(Overnight – Maidens Hotel)

Day 4: Delhi - Varanasi.

Flight to Varanasi. Your Guide ushers you through the airport and assists with checking in for your early afternoon flight to Varanasi. Upon landing you will be driven to your Hotel and assisted with your check-in. This India’s holiest city is said to be the oldest continuously inhabited city on our planet, with a history that dates back five millennia. Among the cardinal ancient Hindu Tenets is their belief that being cremated here can free their soul from the cycle of death and rebirth.

Sunset Cruise on the Ganga. Your walk will end with you being assisted in boarding your boat for a cruise along the river to view its evening activities as you cruise and observe all the rituals and prayers, including the main cremation Ghat where the deceased are burned on wooden pyres in what is considered the holiest site for their earthly remains to depart from this world so that their souls can achieve salvation.

Ganga Aarti Ceremony. As the sun starts setting our boat excursion pauses for a close-up view of the now crowded Dashashwamedh Ghat, the holiest place on the river. The Ghats on the holy river’s banks stretch for a few miles and are always full of activity, but the middle of the whole expanse is where the holiest Ghats are located and where the main evening ceremony takes place. You can float your own lamps from your boat while you watch the ancient prayer and oil lamp ceremony at sunset. Your boat enables you to enjoy a great view of the ceremony and hundreds of lamps as they float down the holy river. After this you are assisted with your disembarkation at an outer bank of the river.

(Overnight – Taj Ganges)

Day 5: Varanasi.

Sunrise cruise on the Ganga. After a pre-dawn hot beverage and cookies, join your guide for a visit to the Ghats. It is a surreal experience to arrive at the Ghats just before dawn and witness the eons old scene - the most devout Hindu’s are waiting at the holiest Ghats to greet the rising sun as they immerse themselves in the Ganga, while others on the wide riverbank steps meditate and practice yoga.

Sunset Cruise on the Ganga. Your boat offers an excellent view of all the activity on the Ghats - women immersing themselves into the Ganga discreetly while still wearing their sarees and ascetics waist deep in the water offering prayers as they pour holy water over themselves. During your boat ride you will experience a private live performance of the wonderful sounds of traditional Benares Gharana, an ancient form of music incorporating the tabla and the sitar. The ambiance created by your surroundings and the traditional Benares music has to be experienced to be believed.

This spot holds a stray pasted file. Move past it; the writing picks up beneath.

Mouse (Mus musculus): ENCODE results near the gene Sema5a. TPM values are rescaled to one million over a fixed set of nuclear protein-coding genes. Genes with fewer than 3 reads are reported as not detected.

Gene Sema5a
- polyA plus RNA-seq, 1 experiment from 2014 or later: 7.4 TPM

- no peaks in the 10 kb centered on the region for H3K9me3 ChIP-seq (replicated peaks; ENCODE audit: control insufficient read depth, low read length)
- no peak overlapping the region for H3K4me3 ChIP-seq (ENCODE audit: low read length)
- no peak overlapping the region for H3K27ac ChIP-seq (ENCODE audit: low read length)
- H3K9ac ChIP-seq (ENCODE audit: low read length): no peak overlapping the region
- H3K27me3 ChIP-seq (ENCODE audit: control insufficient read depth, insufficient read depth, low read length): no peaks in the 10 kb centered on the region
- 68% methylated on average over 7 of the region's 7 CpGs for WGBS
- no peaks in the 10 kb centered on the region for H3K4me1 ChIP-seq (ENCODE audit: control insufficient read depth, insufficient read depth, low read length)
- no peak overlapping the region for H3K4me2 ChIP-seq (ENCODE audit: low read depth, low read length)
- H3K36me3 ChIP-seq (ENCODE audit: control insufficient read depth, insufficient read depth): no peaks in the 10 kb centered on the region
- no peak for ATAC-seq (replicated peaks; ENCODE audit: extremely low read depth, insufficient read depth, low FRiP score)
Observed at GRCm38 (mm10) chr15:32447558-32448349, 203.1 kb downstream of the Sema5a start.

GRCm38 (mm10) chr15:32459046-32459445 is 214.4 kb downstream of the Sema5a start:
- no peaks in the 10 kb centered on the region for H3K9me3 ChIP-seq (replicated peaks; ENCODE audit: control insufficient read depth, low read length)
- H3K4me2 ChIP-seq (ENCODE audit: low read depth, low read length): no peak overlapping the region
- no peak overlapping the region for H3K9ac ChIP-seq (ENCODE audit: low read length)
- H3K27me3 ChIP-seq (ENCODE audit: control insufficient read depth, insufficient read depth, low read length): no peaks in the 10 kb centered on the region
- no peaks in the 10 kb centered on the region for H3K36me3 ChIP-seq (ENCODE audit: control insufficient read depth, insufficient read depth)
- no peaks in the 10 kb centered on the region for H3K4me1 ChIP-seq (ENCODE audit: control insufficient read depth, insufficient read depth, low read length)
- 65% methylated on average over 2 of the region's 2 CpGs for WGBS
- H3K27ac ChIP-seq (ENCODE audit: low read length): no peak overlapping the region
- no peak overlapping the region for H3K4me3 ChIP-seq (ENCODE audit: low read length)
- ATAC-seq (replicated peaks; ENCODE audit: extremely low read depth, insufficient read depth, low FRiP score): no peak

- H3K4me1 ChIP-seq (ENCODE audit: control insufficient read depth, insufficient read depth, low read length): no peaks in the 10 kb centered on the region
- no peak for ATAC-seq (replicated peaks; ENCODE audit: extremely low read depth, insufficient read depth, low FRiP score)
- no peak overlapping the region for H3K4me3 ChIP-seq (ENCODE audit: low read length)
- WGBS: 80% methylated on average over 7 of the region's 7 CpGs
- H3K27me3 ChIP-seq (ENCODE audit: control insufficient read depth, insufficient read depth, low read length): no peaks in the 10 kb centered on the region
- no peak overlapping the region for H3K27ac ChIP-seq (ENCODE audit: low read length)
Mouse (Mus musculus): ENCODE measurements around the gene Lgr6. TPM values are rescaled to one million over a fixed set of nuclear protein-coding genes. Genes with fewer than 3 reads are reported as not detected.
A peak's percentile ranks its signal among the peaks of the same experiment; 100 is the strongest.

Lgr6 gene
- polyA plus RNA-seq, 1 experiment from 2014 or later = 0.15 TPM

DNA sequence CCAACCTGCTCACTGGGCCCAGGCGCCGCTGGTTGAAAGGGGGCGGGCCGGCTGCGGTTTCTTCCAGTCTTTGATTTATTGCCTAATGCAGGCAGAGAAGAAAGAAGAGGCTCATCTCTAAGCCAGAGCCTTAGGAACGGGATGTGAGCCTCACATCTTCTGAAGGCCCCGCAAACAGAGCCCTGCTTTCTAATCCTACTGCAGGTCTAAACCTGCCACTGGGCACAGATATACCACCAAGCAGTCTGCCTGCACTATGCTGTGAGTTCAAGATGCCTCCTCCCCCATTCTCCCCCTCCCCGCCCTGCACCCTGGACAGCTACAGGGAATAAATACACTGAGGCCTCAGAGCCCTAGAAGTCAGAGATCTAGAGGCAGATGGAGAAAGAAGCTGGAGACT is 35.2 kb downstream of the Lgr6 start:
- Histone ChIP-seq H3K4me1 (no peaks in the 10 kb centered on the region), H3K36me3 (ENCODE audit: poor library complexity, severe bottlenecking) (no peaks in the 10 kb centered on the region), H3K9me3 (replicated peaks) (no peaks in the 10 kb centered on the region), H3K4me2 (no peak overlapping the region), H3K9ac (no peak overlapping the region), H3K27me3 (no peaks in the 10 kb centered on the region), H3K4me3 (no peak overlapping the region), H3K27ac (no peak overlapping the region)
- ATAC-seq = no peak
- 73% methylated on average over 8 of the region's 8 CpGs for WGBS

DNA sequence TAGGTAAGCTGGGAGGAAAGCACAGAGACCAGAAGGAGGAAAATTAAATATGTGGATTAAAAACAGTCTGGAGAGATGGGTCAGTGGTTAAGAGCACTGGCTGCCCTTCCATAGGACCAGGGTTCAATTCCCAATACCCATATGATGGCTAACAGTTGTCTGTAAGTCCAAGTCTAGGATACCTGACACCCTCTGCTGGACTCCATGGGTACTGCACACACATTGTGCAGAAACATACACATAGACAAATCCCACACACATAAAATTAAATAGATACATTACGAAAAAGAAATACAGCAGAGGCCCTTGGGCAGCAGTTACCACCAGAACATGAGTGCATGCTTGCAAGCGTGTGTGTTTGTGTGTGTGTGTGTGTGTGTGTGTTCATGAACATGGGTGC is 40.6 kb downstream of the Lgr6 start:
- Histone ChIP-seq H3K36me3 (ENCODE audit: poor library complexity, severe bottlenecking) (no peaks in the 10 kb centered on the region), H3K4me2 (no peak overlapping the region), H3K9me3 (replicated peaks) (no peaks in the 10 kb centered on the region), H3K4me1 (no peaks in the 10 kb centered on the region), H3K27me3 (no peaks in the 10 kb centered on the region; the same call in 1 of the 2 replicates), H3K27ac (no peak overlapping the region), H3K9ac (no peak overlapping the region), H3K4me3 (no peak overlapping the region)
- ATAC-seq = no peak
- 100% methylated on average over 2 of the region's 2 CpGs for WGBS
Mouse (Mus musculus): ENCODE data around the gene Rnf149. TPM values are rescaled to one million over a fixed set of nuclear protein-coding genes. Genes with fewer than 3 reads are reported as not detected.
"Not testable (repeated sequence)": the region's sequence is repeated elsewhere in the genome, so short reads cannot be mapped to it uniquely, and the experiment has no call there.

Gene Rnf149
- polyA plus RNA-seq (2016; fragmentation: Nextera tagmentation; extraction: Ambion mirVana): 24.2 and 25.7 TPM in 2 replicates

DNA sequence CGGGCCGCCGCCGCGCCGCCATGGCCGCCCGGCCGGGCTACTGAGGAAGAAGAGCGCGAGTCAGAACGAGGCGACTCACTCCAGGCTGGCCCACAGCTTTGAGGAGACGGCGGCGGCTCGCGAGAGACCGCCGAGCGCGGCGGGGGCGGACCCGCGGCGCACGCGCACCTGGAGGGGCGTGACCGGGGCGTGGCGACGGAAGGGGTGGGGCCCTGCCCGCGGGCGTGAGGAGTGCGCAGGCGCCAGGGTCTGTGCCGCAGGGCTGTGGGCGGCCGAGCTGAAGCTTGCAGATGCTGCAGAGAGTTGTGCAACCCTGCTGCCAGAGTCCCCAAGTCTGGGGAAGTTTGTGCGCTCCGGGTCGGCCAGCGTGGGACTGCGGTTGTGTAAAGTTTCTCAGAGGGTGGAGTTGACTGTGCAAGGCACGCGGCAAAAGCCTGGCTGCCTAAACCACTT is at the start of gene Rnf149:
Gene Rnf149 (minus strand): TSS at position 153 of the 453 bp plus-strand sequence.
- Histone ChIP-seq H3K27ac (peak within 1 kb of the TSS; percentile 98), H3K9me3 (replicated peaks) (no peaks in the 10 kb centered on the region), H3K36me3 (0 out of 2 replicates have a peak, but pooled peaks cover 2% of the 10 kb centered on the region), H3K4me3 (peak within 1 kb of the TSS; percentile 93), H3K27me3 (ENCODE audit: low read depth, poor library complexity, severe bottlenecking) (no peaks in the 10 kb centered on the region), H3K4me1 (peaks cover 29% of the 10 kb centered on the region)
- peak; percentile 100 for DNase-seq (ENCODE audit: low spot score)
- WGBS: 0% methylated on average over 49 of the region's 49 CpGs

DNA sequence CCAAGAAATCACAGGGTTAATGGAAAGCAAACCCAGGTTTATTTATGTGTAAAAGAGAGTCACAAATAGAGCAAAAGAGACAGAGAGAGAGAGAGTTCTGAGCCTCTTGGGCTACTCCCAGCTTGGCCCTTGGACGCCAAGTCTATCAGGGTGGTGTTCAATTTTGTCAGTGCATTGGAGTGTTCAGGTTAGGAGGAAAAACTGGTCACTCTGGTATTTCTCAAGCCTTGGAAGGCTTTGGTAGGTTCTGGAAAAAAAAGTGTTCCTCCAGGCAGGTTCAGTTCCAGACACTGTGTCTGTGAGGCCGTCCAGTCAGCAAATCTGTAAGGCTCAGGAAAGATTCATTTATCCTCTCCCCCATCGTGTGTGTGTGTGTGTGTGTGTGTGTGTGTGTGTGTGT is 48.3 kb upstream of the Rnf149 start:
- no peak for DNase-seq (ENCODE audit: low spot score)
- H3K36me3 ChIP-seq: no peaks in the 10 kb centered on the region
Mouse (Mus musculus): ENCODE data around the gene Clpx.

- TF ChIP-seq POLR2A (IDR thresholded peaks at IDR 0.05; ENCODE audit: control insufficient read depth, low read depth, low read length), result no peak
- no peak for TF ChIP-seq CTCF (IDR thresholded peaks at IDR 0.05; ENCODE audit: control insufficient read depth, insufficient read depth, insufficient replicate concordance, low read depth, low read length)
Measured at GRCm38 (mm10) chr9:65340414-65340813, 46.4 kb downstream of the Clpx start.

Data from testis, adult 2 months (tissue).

Leisure and Lunch. Return to your palace to have breakfast, and then you are at leisure to freshen up and relax after a very early start.

Ancient Ghats and Alleys. After lunch you are driven to a spot near the Holy River from where you will be escorted through a crowded bazaar catering to visiting pilgrims. Arrive at the ghats and commence a walk on the banks of the Ganga. This is a great opportunity to experience some of Hinduisms ancient and iconic rituals. Various rituals will be taking place on the Ghats. Such ceremonies include, but are not limited to, rituals where devout Hindu’s are getting their heads shaved in respect to a recently diseased parent, newly married couples are praying with a priest for blessings, while nearby another Brahmin priest orchestrates the naming ceremony of a newborn.

(Overnight – Taj Ganges)

Day 6: Varanasi - Kolkata.

Flight to the City of Love – You are assisted with your checkout and driven to the airport and assisted in boarding your late morning flight to Kolkata. Arrive at Kolkata and you are greeted and driven to your Hotel and assisted with your check-in.

About The City of Love. The British East India Company built a riverine port at Kolkata in the late 17th century and the area rapidly evolved into a vibrant city. Kolkata was the capital of British India from 1772 until 1911, and witnessed significant cultural and architectural influences from British rule, evident in its colonial-era buildings and institutions. Today, Kolkata is a bustling metropolis and the commercial and financial hub of eastern India.

The Bengal Renaissance. In the late 19th and early 20th centuries, Kolkata became a hotbed of intellectual and cultural renaissance, known as the Bengal Renaissance. This era saw a surge in literary, artistic, and social reform movements led by literary and philosophical giants such as Swami Vivekananda and Rabindranath Tagore. The city became, and remains, a hub for literature, art, music, and theater, and Kolkatans are well known for their passion for the above.

Howrah Bridge: After checking-in and freshening up, you are driven to experience one of the most amazing daily human migration on our planet. Howrah Bridge is an iconic cantilever suspension bridge located in Kolkata that spans over the Hooghly River, connecting Kolkata with the city of Howrah. The busiest bridge in the world opened to the public on February 3, 1943, and today carries a mind-bending volume of road traffic. Besides the frequent trains, 150,000 pedestrians and 100,000 vehicles cross the bridge every day. The constant flow, along with the bridge design, makes Howrah Bridge an especially fascinating experience for people-watchers and photographers. The 1500-foot-long bridge is 320 feet over the river, easily allowing ships to pass. Howrah Bridge was constructed without any nuts or bolts, using only rivets, and has a distinctively balanced design, making it resilient to vibrations and forces during events like earthquakes.